FP

They called their band ‘Pragaash’ — to mean from darkness to light. Kashmir‘s first all-girl rock group is now struggling to find some of that hope. Following threats and criticism on social networking sites, its three Class 10 members have decided to stop live performances in the Valley for some time.

Farah Deeba, Aneka Khalid and Noma Nazir started receiving the threats soon after Pragaash’s first live performance, at Srinagar‘s Battle of the Bands — an annual music festival — in December last year. They had been written about following the performance, and their interviews appeared on news channels.

Since then, Pragaash had held several live shows in the city.

“As a section of the society criticised the girls after their first live performance in the city, we told them to quit the band,” Deeba’s mother said.

“We will stay quiet for some time as we were threatened by people on Facebook and on the phone directing us to stop this band, or to face the consequences,” Nazir said.

Khalid said they would continue to pursue music though, while giving up live performances.

Incidentally, none of these threats has come from any militant organisation.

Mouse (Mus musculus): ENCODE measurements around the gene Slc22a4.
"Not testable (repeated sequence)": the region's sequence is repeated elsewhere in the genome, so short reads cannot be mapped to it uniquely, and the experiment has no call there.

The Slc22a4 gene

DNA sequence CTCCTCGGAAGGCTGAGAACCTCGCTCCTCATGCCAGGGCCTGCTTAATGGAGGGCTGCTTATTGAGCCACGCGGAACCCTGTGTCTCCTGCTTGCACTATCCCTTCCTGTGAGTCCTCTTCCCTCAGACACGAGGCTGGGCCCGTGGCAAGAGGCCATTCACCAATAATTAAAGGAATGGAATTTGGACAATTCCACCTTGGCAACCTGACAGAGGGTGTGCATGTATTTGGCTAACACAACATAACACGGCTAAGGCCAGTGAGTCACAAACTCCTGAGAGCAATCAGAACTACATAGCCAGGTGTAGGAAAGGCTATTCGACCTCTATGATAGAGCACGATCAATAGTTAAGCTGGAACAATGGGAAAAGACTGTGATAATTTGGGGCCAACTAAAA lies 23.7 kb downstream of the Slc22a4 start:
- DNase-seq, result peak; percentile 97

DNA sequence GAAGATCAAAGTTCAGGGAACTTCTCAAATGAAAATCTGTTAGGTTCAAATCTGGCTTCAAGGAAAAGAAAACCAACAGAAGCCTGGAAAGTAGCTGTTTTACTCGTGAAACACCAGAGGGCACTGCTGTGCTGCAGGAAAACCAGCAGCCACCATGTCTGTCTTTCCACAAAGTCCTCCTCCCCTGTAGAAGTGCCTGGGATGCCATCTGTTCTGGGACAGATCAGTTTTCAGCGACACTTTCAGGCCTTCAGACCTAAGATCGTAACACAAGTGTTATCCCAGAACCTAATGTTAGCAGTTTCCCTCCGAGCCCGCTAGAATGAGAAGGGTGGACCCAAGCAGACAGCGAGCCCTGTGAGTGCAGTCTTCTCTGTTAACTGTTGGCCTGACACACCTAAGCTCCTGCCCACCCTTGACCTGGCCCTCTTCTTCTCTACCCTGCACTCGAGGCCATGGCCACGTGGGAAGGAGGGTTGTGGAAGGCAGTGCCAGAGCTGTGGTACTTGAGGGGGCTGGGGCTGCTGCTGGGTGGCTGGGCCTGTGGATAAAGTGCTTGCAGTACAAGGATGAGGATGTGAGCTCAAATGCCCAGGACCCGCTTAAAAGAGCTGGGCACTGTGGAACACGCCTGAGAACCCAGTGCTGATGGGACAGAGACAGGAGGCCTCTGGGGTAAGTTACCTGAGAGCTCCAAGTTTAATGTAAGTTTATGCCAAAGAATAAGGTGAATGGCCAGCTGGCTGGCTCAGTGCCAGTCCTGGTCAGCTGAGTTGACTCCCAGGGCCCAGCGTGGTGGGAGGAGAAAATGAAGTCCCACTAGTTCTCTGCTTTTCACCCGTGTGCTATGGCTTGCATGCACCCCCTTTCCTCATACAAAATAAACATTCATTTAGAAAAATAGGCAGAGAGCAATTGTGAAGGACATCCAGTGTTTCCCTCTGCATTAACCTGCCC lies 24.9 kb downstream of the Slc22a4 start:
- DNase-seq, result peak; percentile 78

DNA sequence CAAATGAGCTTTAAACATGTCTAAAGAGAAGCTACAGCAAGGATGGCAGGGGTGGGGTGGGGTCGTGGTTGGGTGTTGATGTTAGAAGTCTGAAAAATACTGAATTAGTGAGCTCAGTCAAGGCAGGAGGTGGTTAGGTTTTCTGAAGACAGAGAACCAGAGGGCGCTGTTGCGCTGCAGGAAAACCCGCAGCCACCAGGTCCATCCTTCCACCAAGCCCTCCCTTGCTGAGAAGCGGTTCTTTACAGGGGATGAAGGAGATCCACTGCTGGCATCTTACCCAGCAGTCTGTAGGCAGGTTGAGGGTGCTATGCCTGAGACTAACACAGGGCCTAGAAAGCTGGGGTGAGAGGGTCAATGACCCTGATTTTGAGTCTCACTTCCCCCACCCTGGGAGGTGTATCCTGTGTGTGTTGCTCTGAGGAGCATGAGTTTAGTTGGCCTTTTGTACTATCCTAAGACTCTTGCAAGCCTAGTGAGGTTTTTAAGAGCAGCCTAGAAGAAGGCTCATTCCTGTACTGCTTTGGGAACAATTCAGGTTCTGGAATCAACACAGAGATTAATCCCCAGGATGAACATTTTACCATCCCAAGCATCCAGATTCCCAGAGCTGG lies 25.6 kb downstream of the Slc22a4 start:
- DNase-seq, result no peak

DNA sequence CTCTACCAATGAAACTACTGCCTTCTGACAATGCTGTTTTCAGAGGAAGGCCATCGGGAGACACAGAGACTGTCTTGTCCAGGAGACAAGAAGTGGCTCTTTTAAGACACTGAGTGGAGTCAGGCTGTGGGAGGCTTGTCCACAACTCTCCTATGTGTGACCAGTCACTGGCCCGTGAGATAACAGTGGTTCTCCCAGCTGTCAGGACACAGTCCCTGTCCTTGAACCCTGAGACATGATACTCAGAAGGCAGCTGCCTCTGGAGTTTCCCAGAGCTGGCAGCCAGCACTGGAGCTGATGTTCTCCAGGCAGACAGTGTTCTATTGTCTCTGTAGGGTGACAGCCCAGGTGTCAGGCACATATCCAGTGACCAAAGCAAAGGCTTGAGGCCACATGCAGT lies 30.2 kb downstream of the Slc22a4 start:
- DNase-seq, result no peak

It was in August last year that Deeba, Khalid and Nazir met at a local music institute, Band Inn, and soon joined hands to form Pragaash. While Nazir, 16, is the vocalist and guitarist, 15-year-old Khalid is the bass guitarist and Deeba, also 15, the drummer.

After the Battle of the Bands, where they competed against dozens of male bands, the three had said their families supported their unusual vocation. Pragaash had come in third at the contest, and had received invitations to perform in several parts of the country.

Among the criticism dumped on the girls on a Facebook page named ‘Kashmir News’ was that they had brought shame upon their society.

However, the girls continue to have supporters. There is now another Facebook page — ‘I support Pragaash — Kashmir’s First All-Girls Rock Band’.